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The Greyhound is a dog breed with an interesting and prestigious past. Their history can be traced back 5,000 years to ancient Egypt where they were popular pets among pharaohs, who relied on their speed and agility for hunting.

Ever since, they have held a high profile as the dogs of nobles, and they’ve been featured in countless works of art and literature—including the Bible and Homer’s “The Odyssey.”

Need one of these fleet-footed sweethearts in your life? There are many Greyhounds out there in need of a home, including Greyhounds who retired from racing.

But before adopting a Greyhound into your family, it is important to know what to expect when it comes to their care. Just like with any dog, you should always do a little research before bringing them home.

What to Expect of the Greyhound’s Temperament

Most people think of the Greyhound breed as reserved and gentle, and experts confirm that this is typically the case.

“I have never met a Greyhound who was mean or surly,” notes Dr. Larry Morrisette, veterinarian and owner at Life Care Animal Hospital in St. Paul, Minnesota. “My experience with Greyhounds is that they are well-behaved, calm and good with small children.”

“Greyhounds are curious but can also be shy when it comes to new people and situations,” explains Dr. Travis Arndt, veterinarian and director at Animal Medical Center of Mid-America in St. Louis.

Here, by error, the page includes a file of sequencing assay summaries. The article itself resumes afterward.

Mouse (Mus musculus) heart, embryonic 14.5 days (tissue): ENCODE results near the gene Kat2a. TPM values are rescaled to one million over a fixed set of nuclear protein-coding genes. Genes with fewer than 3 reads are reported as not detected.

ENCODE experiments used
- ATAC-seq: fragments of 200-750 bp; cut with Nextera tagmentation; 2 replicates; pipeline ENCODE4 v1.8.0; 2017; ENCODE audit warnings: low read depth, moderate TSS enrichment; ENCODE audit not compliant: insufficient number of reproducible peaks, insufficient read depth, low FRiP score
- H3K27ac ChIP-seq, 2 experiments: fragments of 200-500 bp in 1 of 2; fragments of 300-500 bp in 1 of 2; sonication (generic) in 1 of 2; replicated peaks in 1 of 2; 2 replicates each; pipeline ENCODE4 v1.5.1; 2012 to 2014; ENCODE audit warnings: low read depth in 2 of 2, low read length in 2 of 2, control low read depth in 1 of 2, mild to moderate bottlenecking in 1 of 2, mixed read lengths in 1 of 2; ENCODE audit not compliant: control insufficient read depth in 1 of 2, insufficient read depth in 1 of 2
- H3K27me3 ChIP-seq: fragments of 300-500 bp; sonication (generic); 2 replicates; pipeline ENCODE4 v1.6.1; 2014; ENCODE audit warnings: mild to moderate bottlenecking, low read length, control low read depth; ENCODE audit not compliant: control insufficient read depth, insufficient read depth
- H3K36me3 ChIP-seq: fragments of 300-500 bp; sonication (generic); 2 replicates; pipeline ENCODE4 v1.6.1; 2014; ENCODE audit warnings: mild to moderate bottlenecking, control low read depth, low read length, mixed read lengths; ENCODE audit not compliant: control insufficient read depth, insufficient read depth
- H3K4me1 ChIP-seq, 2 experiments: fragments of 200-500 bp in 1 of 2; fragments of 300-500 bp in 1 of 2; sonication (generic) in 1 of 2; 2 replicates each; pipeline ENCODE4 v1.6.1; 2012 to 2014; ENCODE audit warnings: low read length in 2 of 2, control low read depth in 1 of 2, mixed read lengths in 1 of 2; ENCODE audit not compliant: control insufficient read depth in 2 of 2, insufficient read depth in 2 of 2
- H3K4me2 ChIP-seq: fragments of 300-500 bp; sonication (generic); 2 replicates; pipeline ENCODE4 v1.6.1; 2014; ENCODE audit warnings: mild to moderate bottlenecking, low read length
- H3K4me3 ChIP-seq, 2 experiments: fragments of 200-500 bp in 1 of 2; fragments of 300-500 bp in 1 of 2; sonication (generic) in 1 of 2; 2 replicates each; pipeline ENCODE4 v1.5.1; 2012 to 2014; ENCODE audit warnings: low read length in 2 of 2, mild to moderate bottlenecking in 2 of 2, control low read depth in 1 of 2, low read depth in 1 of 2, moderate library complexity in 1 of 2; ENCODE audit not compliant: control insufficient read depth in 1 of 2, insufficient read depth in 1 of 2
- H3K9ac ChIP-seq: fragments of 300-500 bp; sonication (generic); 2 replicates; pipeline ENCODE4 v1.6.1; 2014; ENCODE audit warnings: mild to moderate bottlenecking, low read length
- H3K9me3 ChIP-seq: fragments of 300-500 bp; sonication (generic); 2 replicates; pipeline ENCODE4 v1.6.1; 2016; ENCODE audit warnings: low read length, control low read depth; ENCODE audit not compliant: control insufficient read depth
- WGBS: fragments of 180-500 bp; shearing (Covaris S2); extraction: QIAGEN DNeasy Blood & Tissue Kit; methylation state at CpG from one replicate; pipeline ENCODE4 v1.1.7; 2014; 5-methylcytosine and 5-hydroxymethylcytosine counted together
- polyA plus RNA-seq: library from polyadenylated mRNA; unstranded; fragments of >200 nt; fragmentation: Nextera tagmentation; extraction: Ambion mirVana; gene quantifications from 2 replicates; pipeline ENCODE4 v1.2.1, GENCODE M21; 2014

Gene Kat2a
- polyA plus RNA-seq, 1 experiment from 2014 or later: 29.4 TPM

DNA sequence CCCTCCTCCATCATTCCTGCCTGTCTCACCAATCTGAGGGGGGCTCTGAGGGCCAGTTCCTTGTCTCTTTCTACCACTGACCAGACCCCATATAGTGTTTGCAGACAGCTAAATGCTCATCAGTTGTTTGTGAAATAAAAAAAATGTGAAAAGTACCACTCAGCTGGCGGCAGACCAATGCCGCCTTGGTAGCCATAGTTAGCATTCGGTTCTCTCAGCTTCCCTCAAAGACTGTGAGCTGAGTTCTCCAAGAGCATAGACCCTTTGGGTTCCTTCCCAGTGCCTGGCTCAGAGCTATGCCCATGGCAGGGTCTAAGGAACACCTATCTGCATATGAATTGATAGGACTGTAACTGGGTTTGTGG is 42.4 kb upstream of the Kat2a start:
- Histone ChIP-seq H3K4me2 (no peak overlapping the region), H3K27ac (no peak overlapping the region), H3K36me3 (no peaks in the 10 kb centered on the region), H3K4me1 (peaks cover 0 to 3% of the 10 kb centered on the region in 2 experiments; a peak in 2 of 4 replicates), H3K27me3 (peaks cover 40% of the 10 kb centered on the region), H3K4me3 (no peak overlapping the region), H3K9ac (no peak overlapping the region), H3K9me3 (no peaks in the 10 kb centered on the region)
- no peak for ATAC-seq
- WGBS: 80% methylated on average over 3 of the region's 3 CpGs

In his 21 years of experience, Dr. Arndt has also worked quite a bit with retired racing Greyhounds, which he says will typically be more reserved than those without a racing past. “It can take them a little longer to trust individuals, but their deeper personalities do emerge,” he says. 

Introducing Your New Greyhound to Your Home

When you first bring a Greyhound home to meet your family, “short, controlled introductions to children and other pets are necessary to keep the interaction positive for all,” explains Dr. Arndt.

As for how well they get along with other pets, our experts note that this can differ on a case-by-case basis. “It is sometimes said that cats or pocket pets will trigger their ‘chase’ instinct, though that was not my experience,” Dr. Morrisette says.

Dr. Arndt agrees that in his experience, Greyhounds have done fine with other pets due to their laid-back nature.

“It is a common misconception that Greyhounds can’t live with cats,” says Dr. Arndt. “Like any other breed, some do well with cats and some do not, but the majority can be taught to live with feline friends.”


What to Expect of Greyhound Energy Levels

Because Greyhounds have these relaxed, mellow personalities, they are often considered to be a good option for pet parents who don’t have a very active lifestyle or access to a private outdoor space for exercise. But Greyhounds are an anomaly in that they are also a very fast breed of dog, and they love to run.

Greyhounds are sprinters and couch potatoes,” explains Dr. Morrisette. “They love short bursts of fast running, stretching out their long legs in huge bounds. Most of them do not care for long hikes, though exceptions do exist.”


“While they don’t need a lot of exercise, it is still important to allow your Greyhound to run and play,” Dr. Arndt adds. “Because they have been bred to chase a lure, games like fetch or chasing a remote control toy are fun. Greyhounds also do well in agility, which can provide both mental and physical stimulation.”